If Jupiter and Saturn Are Gas Giants, Could You Fly Straight Through Them?

By Dr. Marc Rayman

Asked by our friends at the W.A. Gayle Planetarium in Montgomery, Alabama.

Click play to hear me read this to you!

Saturn in true color.

We think of a gas as something very . . . well, airy. After all, air is the gas we all know and love. We breathe it and fly planes right through it with no trouble. So it makes sense to think that a gas planet must be like a big, airy cloud floating out in space.

But take another look at Jupiter and Saturn—or pictures of them. Notice how round they are. You will never see a cloud on Earth so nearly spherical. Why are Jupiter and Saturn so round if they are just gas? For that matter, why are any planets round?

Jupiter's red spot is a 400-year-old storm that could swallow three Earths!

Well, the short answer is gravity. Gravity causes all matter to be pulled toward all other matter. Let's think about this in more detail. When the planets were first forming, the solar system was a big, swirling disk of gas and dust, with the newborn Sun at the center. Bits of dust and clouds of gas were attracted to each other because of gravity. As these bits and clouds clumped, they attracted still more matter in their neighborhood and grew larger and larger until there was no longer any stray material nearby for them to attract. The growing planets were like big solar system vacuum cleaners, sweeping up all the debris in their paths. And they became round because gravity pulls equally toward the center of large masses such as planets, so anything sticking out gets pulled back to make a ball.

The bigger a planet becomes, the heavier is the material weighing down on its center. Think of how it feels to dive under water. If you are wearing a face mask, you notice that as you dive deeper, the mask presses harder and harder on your face. Also, your ears start feeling the pressure even at 2 or 3 meters (5 or 10 feet) below the surface. The pressure you feel on your body is due to the weight of the water above you. The deeper you go, the heavier the water above you and so the greater the pressure on your body. Even on Earth's surface, each square inch of your body experiences 14.7 pounds of pressure due to the weight of the atmosphere above you. If you could dive down to the center of Earth, the pressure on your body would be about 3.5 million times as great! The center of Jupiter is more than 11 times deeper than Earth's center and the pressure may be 50 million to 100 million times that on Earth's surface!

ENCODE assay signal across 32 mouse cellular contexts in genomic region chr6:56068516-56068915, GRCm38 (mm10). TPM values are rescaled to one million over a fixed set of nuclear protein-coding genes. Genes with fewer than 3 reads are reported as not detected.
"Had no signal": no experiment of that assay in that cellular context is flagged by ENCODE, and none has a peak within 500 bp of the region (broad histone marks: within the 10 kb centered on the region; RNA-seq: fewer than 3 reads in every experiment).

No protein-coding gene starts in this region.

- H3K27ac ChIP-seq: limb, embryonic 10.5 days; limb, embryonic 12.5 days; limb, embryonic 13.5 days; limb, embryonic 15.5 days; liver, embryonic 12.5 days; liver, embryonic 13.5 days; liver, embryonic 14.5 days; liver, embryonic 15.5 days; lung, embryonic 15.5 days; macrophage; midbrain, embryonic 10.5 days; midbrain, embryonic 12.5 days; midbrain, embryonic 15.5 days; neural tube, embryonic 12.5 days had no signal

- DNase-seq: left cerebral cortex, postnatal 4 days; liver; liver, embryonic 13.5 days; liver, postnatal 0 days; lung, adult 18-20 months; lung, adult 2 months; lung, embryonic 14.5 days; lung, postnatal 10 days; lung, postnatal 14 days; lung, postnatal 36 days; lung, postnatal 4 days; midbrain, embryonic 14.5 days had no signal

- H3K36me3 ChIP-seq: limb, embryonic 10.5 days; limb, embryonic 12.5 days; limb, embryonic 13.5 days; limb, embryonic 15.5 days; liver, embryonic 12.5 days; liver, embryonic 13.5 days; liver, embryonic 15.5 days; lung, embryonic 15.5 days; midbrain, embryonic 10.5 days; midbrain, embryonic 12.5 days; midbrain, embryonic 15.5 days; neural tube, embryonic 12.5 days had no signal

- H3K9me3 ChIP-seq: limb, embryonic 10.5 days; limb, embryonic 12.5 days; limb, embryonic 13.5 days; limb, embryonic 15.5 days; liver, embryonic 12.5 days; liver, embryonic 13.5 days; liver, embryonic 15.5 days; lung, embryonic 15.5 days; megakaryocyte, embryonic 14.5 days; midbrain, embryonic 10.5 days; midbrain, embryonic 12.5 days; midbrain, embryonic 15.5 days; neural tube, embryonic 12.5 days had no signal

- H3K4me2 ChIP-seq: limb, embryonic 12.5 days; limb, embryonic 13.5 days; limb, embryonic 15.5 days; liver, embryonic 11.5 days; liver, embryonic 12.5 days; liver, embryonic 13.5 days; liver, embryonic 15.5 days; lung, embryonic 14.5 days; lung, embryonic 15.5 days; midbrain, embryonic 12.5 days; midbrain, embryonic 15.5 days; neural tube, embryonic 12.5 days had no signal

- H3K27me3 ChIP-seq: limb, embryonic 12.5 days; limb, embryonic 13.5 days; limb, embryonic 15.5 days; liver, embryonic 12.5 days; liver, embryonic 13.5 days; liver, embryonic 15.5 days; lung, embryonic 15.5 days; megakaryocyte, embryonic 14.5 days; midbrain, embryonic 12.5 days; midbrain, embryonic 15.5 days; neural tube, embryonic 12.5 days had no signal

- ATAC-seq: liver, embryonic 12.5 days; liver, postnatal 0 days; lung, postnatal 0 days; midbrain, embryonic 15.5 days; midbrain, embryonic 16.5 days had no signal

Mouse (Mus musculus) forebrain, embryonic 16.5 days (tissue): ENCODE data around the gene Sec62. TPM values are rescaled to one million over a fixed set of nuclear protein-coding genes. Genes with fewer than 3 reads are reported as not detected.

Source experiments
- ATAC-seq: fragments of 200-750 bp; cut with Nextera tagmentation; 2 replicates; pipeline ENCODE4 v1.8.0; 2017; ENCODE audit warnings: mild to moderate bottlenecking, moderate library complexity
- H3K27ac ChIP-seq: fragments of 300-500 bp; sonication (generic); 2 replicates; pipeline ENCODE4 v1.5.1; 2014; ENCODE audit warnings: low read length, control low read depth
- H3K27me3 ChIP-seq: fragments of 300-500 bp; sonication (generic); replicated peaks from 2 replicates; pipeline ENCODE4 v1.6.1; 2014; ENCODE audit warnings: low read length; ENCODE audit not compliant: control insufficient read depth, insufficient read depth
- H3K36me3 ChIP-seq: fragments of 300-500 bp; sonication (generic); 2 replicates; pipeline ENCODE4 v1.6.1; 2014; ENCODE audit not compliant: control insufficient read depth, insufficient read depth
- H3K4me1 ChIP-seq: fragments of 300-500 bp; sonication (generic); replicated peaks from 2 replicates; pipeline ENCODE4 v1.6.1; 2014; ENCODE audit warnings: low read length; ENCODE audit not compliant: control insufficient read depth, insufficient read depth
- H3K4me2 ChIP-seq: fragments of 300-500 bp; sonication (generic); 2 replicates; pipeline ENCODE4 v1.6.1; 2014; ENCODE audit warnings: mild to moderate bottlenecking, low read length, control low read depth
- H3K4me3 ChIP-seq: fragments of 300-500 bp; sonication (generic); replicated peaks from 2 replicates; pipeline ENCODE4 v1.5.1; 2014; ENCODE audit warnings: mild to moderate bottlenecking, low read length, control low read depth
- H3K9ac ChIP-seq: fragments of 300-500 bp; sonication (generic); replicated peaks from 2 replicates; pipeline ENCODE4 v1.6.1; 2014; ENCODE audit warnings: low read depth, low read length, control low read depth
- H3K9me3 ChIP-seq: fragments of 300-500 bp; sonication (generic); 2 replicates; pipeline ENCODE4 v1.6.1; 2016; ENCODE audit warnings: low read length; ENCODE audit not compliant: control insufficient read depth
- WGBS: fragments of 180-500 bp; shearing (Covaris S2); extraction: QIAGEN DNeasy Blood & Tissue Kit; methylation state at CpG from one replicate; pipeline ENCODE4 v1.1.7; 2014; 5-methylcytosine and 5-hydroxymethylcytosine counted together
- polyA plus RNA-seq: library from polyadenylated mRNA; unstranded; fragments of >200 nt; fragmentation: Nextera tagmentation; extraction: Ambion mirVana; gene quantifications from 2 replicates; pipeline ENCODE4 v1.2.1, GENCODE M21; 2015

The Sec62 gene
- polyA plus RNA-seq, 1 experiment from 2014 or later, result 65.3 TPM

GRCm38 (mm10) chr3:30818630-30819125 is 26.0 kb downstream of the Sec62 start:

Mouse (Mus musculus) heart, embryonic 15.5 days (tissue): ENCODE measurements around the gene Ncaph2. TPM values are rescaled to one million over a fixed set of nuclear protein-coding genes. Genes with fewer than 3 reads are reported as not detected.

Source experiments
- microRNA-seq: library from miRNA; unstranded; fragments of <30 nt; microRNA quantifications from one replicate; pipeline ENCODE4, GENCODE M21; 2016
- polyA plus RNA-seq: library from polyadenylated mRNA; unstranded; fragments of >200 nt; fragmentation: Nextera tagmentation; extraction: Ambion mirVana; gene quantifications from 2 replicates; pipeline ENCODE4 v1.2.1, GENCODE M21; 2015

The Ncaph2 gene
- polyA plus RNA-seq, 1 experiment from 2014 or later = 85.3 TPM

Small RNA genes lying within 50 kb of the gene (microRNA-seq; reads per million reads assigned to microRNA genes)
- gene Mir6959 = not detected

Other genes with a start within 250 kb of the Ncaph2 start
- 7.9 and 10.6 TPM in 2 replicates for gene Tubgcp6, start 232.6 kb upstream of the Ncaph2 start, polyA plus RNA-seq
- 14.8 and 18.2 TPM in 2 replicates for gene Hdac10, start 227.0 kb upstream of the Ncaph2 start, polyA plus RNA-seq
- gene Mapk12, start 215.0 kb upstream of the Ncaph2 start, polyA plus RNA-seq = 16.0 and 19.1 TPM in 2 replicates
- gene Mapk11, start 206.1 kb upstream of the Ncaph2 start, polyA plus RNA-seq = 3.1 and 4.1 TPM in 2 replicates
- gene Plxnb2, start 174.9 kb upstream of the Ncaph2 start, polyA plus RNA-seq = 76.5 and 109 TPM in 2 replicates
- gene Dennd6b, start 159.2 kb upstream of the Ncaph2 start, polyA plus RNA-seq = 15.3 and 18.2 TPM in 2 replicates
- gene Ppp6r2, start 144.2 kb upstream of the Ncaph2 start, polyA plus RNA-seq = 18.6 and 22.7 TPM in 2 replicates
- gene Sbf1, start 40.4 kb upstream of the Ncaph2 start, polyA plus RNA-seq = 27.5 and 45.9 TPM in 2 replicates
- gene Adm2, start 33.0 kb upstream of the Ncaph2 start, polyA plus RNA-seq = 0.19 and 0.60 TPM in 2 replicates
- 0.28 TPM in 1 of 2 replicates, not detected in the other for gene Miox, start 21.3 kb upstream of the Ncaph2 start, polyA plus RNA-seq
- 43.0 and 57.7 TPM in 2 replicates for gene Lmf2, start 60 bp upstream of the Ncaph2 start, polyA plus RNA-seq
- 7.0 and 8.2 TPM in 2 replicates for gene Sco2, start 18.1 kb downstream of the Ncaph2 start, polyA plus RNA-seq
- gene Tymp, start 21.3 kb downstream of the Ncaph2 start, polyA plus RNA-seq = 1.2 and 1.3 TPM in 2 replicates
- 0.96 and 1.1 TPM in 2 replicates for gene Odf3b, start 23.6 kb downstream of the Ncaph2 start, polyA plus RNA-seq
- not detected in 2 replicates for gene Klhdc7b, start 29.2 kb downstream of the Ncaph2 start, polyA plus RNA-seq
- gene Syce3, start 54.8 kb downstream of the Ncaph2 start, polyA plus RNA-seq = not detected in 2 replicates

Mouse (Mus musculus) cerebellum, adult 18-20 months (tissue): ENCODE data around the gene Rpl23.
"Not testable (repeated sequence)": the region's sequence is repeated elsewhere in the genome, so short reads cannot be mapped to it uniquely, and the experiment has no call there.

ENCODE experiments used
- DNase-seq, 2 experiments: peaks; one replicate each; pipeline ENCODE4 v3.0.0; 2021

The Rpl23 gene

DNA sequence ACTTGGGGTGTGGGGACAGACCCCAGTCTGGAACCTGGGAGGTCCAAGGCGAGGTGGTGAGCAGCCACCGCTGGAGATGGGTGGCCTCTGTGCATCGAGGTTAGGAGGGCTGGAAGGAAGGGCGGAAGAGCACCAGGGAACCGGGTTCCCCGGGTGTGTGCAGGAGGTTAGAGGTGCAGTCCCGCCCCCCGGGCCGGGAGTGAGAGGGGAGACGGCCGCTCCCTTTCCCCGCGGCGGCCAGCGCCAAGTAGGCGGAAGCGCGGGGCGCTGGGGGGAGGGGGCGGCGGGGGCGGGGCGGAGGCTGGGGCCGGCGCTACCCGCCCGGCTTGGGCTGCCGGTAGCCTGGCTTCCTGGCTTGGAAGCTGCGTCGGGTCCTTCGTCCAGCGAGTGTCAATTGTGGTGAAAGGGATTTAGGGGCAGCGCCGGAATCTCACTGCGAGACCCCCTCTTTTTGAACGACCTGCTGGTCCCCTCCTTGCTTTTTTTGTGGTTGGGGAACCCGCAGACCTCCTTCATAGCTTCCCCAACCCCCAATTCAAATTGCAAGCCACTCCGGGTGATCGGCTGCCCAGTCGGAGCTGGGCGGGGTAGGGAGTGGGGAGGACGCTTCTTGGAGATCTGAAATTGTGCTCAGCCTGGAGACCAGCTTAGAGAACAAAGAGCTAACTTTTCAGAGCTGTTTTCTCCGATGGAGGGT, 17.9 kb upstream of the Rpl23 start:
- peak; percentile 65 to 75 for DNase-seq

The tremendous pressure at the center of planets causes the temperatures there to be surprisingly high. At their cores, Jupiter and Saturn are much hotter than the surface of the Sun!

Strange things happen to matter under these extraordinary temperatures and pressures. Hydrogen, along with helium, is the main ingredient of Jupiter's and Saturn's atmospheres. Deep in their atmospheres, the hydrogen turns into a liquid. Deeper still, the liquid hydrogen turns into a metal!

But what's at the very center of these planets? The material becomes stranger and stranger the deeper you go. Scientists do not understand the properties of matter under the extreme environments inside Jupiter and Saturn. Many different forces and laws of nature are at work, and the conditions inside these planets are very difficult to create in a laboratory here on Earth. But you can be sure that you wouldn't be able to fly through these bizarre materials! As we now know, the gas giants are much more than just gas.

Read "What do you get when you cross an Earthquake with a tidal wave?" to find out how Jupiter's huge gravitational forces affect the shape of its moons.

Check out Dr. Marc Rayman's answers to more questions!

article last updated October 9, 2018
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